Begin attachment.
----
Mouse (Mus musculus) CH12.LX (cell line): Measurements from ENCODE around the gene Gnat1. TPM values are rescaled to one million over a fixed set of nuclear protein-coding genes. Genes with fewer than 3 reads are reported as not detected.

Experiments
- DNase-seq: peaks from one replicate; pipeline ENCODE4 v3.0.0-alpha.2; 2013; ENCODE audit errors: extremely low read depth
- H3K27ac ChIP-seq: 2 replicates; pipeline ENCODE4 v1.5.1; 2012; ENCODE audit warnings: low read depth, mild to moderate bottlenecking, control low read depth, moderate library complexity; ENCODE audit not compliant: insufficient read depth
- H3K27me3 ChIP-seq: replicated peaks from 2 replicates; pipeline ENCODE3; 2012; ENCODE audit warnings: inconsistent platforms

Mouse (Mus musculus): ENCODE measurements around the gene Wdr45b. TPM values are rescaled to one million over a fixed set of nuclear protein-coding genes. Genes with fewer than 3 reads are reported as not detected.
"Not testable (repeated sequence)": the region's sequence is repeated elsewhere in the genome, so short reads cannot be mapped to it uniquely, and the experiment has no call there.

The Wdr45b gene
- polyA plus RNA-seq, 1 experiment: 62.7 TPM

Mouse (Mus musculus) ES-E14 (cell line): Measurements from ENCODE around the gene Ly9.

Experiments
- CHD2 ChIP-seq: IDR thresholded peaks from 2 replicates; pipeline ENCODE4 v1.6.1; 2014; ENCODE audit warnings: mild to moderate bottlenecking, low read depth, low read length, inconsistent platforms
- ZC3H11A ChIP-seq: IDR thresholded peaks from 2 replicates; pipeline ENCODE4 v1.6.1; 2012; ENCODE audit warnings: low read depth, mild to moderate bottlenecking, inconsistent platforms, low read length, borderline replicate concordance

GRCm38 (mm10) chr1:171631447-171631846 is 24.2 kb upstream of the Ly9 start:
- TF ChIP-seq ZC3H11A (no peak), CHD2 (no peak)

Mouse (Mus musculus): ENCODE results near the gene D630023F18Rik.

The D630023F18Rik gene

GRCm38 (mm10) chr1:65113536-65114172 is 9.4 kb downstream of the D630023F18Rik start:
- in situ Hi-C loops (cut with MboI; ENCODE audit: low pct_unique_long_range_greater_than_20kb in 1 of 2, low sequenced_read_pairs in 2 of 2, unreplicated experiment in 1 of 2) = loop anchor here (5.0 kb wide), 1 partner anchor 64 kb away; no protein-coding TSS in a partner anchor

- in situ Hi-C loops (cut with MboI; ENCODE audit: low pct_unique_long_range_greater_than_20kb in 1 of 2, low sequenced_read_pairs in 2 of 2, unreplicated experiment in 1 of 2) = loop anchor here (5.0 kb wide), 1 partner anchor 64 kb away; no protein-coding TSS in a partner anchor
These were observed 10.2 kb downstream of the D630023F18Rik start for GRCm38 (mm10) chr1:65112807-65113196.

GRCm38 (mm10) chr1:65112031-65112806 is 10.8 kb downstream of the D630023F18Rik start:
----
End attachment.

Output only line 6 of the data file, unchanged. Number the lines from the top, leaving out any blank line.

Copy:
Mouse (Mus musculus): ENCODE measurements around the gene Wdr45b. TPM values are rescaled to one million over a fixed set of nuclear protein-coding genes. Genes with fewer than 3 reads are reported as not detected.